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Paying it forward

CHERYL TEVIS 02/28/2011 @ 2:31pm Cheryl has been an editor at Successful Farming since 1979.

The secluded county road off Route 111 leads through a wooded landscape punctuated by gently rolling green pastures. It's easy to see how the verdant splendor of this countryside 5 miles from Canada earns the distinction of being part of Vermont's Northeast Kingdom.

A visit to the four-generation Top Notch Holstein Farm near Derby finds Aaron and Chantale Nadeau focused on the hay season's finale and the daily rhythms of dairy farming and family life.

The Nadeaus and their three children — Owen, 11, Madeleine, 9, and Emma, 8 — live .75 mile from the dairy operation on the home farm where Aaron grew up. His parents, Dale and Clara, supplement their retirement by producing 900 gallons of maple syrup from the farm's sugar bush.

They currently milk 145 cows with a total herd of 320. Forage is the major crop on their 650 acres; 300 acres are chopped into haylage and stored in silage bags. “We had four cuttings this year,” Aaron says. “It was excellent quality, thanks to lots of sun and adequate rain.”

The herd is fed a total mixed rations daily and milked in a double-10 parallel parlor attached to a free stall barn built in 2003. The rolling herd average is 23,000 pounds. The Nadeaus use AI and raise their own replacement stock. They contract to buy corn silage.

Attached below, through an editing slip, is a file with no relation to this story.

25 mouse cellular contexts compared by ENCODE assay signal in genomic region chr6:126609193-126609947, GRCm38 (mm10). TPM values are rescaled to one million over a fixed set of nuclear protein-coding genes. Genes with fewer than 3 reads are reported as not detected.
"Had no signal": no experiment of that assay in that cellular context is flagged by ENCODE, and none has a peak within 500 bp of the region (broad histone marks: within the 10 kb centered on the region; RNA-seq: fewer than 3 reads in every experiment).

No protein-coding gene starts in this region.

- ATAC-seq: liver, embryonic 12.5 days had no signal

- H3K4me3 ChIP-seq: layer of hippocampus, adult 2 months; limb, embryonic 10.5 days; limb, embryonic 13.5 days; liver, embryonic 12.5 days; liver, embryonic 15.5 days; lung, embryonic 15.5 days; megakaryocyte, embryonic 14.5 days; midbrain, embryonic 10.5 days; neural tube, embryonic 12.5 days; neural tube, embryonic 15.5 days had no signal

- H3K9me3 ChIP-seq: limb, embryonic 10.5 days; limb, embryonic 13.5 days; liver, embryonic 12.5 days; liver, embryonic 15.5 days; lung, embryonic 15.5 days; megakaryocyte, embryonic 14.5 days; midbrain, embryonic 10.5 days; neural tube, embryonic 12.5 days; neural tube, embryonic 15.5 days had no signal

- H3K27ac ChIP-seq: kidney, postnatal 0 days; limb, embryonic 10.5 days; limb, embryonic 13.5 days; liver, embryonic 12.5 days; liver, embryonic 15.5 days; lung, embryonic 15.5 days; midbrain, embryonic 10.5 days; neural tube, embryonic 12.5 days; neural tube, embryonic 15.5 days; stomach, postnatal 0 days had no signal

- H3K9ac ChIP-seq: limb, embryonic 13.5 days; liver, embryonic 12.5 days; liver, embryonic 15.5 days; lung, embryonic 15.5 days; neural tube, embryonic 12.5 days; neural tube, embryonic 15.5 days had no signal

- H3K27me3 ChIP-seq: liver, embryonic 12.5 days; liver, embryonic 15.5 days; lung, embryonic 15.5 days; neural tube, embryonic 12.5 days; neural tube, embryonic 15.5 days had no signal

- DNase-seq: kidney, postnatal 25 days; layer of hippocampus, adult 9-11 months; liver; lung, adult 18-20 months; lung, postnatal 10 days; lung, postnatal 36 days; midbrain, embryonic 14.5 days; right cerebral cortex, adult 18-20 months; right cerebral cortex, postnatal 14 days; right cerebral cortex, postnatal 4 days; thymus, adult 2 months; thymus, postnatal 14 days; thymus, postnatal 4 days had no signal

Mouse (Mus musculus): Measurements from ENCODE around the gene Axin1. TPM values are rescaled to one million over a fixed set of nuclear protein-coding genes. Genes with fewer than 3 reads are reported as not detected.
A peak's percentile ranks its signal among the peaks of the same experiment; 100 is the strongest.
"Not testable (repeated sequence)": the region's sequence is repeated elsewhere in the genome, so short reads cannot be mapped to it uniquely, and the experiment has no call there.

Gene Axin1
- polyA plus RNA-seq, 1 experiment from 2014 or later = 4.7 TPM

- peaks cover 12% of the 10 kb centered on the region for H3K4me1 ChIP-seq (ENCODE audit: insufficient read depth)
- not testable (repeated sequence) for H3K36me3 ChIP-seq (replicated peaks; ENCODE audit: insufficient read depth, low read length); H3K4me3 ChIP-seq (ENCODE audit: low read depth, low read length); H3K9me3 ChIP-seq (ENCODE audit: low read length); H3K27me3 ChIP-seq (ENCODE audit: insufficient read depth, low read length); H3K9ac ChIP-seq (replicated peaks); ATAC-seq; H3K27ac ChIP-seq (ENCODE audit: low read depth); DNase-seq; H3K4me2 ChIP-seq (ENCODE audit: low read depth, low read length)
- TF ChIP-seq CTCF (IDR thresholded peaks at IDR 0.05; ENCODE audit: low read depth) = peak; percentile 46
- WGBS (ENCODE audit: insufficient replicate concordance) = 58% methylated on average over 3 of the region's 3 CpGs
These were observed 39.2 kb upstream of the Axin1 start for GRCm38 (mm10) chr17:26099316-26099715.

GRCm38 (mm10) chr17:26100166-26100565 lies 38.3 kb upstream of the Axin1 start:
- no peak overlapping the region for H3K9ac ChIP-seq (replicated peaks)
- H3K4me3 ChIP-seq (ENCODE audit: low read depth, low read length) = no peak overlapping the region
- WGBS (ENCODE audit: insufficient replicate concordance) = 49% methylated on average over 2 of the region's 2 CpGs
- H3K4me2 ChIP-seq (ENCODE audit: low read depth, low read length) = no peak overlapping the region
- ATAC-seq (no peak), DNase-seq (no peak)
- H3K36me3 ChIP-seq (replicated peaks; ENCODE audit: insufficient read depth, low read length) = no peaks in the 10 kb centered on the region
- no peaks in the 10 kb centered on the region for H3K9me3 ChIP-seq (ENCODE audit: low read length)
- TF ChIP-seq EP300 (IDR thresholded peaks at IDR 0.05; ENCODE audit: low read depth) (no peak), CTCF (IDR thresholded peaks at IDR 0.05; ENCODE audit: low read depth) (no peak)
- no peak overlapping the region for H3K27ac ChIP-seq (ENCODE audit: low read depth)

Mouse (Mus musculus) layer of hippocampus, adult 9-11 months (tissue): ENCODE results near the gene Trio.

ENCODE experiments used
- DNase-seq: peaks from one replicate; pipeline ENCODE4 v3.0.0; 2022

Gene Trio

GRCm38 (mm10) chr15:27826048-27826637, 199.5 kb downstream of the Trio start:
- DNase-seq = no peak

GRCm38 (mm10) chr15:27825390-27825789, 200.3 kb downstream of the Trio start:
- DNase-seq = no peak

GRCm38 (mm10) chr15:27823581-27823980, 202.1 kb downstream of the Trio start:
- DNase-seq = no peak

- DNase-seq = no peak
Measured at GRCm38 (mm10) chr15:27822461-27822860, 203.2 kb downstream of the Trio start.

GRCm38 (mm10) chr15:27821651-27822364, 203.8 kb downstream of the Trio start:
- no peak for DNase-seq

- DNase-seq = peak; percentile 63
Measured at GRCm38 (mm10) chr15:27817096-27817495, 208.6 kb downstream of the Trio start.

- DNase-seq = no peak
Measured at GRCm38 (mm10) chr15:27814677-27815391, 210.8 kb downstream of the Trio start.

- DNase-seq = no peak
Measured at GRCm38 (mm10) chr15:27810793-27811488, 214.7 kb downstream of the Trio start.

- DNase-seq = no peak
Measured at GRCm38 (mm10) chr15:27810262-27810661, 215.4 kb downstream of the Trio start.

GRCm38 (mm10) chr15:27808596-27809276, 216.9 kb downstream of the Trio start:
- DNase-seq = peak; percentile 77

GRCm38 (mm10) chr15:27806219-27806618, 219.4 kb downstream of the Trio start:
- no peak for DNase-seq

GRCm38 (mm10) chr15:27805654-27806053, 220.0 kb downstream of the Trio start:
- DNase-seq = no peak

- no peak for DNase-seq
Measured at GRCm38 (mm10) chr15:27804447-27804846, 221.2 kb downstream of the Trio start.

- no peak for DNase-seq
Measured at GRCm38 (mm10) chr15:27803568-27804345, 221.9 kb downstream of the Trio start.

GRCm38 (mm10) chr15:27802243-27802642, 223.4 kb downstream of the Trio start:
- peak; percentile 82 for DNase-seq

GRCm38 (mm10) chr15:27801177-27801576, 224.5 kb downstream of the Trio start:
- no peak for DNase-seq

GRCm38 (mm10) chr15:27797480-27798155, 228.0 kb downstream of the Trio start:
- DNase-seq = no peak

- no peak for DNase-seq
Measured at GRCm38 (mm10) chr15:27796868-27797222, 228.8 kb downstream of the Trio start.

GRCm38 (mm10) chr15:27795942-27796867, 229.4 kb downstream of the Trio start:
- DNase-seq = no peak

Heifer calves are weaned at 6 to 8 weeks and pastured at 9 months to 1 year. “We keep the dry cows close by in the old barn; it's our maternity ward,” Chantale says.

Owen, Madeleine, and Emma help clean the barn, feed the heifers and 4-H calves, and tend to their 4-H pigs.

Their milk is shipped to St. Albans Co-op Creamery. The Nadeaus are one of 100 farms accepted into the Caring Dairy program, founded by Vermont-based Ben & Jerry's Ice Cream. One of the Nadeaus' sustainability goals is a conversion to a rotational-grazing pasture system.

“When we moved here, we came from a rotational-grazed herd to a confined herd,” Aaron says. “Converting takes time and money, but we're getting closer.”

International Pairings

Aaron and Chantale met at McGill University in Montreal. She grew up in Toronto, and her nutritional science major was part of the college of agricultural and environmental sciences at McGill.

“I had never met people in agriculture before I went there,” she says.

One of those people was Aaron. “I always planned to farm,” he says. “I remember as a kid I didn't always like the work, but I guess I had something in me to farm.”

Following graduation from McGill in 1994, Aaron spent nine months on a 400-head New Zealand dairy farm, while Chantale earned a master's degree in nutrition and early brain development.

They married in 1996, and Chantale used a work visa and green card until she was granted citizenship. “We married on Canada's Thanksgiving Day,” she says. “It wasn't hard to convince Canadian family and friends to visit Vermont in October.”

During the first nine years, they farmed a stone's throw away across the valley. “It was a good start-up, but we outgrew it,” Aaron says. “It was too close to town, and we rented 10-acre parcels from six landlords. We wanted something permanent.”

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